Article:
The Victorian government’s announcement of a $5.3 billion investment in social housing, which promises 12,000 new dwellings for people on low incomes, has been enthusiastically welcomed by unions and peak social services agencies. Given there are currently more than 100,000 people waiting for housing in Victoria, and it is the state that spends the least per head of population on public housing, it’s not hard to see why any measure purporting to address this crisis might seem like welcome relief.
But the “Big Housing Build” is no such measure. It instead represents a disastrous new milestone in the privatisation of public housing. “The neoliberal moment for housing” that only further entrenches “the government’s exit from public housing” is how RMIT research fellow at the Centre for Urban Research and public housing activist David Kelly described it on a recent Auspol Snackpod podcast. Fiona Ross, a long-time housing activist with Friends of Public Housing Victoria and a public housing tenant, described it in an interview with Red Flag as “the continuation of the policy of privatisation of public housing, now under the banner of the ‘Big Housing Build’”.
The plan is above all a massive handout to the private sector, motivated, it seems, as much by the desire to stimulate the economy and create jobs as it is by the dire need for secure housing. Importantly, it involves no commitment to creating more public housing, and is likely to lead to a net loss.
A breakdown of the spending package by Kelly with fellow Centre for Urban Research academic Libby Porter cuts through the hype. They have found that of the 12,000 promised new units, only about 8,000 will be social housing, with the rest rented at or close to market rates. The term social housing itself is ambiguous—it was introduced by government as an umbrella term to describe both public and community housing, in part to blur the differences between the two. It is widely interpreted by the public as meaning public housing, but almost universally refers to community housing when used by government.
Of the 8,000 social housing units being created, only about 6,000 will be available to the approximately 100,000 people currently on the priority section of the Victorian Housing Register (the housing waiting list). This is because only a small number of the slated new homes will be public housing; almost all the rest will be owned or run by private community housing providers. Unlike government-run housing, community housing providers are not obliged to rent all their stock to those in need. A significant portion may be rented at market rates or very close to them. Of the remainder, only 75 percent have to be made available to those on the Housing Register. This means a significant proportion of the government’s housing budget goes towards subsidising private rentals and the housing costs of others not on the waiting list, rather than being put towards expanding the accommodation available to those most in need.
This is just one of many private sector handouts contained in the Big Housing Build: $2.14 billion of the $5.3 billion package involves, for example, the direct gift of public land to the private sector, including community housing providers, for development. The government hopes this will generate 5,200 new houses, but it is unclear how much of that will be social housing. Even then, any social housing built on this land, will not be public, but will be run by community housing providers.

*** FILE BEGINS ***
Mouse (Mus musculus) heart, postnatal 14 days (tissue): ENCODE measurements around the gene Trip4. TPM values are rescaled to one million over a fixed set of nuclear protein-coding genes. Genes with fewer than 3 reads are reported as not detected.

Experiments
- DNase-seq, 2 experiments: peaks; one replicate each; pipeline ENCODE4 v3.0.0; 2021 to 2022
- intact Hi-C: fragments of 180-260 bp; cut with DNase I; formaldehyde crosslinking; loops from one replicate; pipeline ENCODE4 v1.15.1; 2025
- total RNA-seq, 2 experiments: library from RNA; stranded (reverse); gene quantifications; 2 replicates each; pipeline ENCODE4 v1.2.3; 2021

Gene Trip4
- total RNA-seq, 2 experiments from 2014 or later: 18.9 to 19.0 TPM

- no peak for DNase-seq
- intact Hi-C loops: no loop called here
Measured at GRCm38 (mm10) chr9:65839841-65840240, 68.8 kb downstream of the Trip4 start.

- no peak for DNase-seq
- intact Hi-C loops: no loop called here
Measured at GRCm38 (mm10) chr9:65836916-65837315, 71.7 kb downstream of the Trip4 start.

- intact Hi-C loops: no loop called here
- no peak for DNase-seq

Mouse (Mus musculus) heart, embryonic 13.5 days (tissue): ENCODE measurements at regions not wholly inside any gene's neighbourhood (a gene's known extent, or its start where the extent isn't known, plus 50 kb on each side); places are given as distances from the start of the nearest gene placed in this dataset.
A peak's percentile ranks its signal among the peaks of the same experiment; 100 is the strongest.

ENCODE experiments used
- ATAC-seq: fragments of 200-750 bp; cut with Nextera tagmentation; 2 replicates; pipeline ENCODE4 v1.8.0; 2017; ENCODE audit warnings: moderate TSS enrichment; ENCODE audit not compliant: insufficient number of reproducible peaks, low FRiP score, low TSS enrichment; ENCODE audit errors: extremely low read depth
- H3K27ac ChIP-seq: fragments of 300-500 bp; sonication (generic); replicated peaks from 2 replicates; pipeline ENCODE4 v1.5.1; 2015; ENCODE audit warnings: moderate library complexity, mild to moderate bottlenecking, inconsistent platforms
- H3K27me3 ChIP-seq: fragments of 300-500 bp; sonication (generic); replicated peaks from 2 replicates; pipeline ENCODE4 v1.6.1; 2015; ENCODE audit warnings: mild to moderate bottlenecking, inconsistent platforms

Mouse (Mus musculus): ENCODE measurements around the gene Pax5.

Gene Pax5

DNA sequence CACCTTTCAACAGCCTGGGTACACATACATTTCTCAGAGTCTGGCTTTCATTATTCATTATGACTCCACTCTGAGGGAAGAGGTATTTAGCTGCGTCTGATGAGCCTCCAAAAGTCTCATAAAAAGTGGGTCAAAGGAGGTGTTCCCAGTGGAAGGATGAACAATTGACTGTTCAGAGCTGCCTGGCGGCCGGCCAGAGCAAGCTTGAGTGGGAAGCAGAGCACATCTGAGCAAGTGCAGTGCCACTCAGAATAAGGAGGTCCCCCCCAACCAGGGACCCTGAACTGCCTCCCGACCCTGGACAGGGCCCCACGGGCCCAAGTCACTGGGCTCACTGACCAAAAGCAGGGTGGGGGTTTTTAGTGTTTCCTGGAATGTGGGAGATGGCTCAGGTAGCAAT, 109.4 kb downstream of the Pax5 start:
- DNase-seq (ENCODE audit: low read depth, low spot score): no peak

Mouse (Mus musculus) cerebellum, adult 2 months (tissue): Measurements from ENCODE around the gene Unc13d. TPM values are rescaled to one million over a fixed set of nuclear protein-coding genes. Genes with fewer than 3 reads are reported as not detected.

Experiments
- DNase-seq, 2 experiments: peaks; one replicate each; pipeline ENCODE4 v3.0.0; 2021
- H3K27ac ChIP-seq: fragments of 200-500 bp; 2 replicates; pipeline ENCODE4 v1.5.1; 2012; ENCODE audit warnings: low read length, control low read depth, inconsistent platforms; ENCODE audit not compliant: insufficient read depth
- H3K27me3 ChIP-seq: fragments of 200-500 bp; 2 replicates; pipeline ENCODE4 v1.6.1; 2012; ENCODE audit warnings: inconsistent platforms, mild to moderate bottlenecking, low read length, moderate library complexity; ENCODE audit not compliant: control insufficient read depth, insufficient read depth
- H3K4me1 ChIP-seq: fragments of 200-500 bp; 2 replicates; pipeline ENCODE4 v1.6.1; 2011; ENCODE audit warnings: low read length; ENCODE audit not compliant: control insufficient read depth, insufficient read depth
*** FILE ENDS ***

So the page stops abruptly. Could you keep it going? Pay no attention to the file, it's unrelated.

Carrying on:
In the same vein, the “fast start purchase program”, which the government claims will create 2,600 new social houses at a cost of nearly $1 billion, involves subsidising private developers in exchange for the inclusion of some social housing in current or forthcoming developments. This massive handout of public money is entirely avoidable. As housing activists have been arguing for years, the requirement to include minimum levels of social housing in new developments should not be paid for with public money. It should be a legislated obligation, which developers cannot avoid, as it is in many other comparable countries. Had this happened when the Andrews government was first elected, Victoria’s much touted and highly lucrative residential construction boom could have helped provide more units to people who need them, with relatively little outlay of public money. Instead, it has only exacerbated the shortage.
Finally, $1.38 billion of the $5.3 billion package is being allocated as grants to community housing providers to use as they wish, with the government optimistically claiming this will generate 2,200 new social housing dwellings. But there is absolutely no guarantee of this. As Kelly has elsewhere pointed out, a similar grants program initiated in 2017—the Social Housing Growth Fund—promised more than 2,000 houses within five years, yet, so far, none have been built.
Hidden in the detail of the plan is also the destruction of hundreds of existing public housing dwellings. According to Ross, 1,100 public housing dwellings are slated for demolition under the plan. Of those, 436 will be lost as part of the Orwellian-named “renewal” of six public housing estates, a pre-existing privatisation program. They will be replaced by 500 new homes (at a cost of $532 million), leaving a net gain of just 54 houses. And because the 500 new dwellings will be community rather than public housing, the result will be a reduction in the number of genuinely secure homes available to those who need them.
The government’s announcement thus represents a significant milestone in the transition away from government-owned and operated public housing and towards inferior, privately run community housing. “The outcome”, Ross argues, “will be to strip housing stock away from public ownership [and place it] into non-public, commercial ownership. Housing stock owned by the people of Victoria is reduced, while housing stock owned by a tiny elite is massively increased. This is ... being achieved by giving away $5.3 billion of public money”.
Yet the plan has not only escaped criticism from many of those who would ordinarily oppose privatisation; it has been actively celebrated. In large part this reflects the success of the government’s slow-burn, subterranean approach to housing privatisation.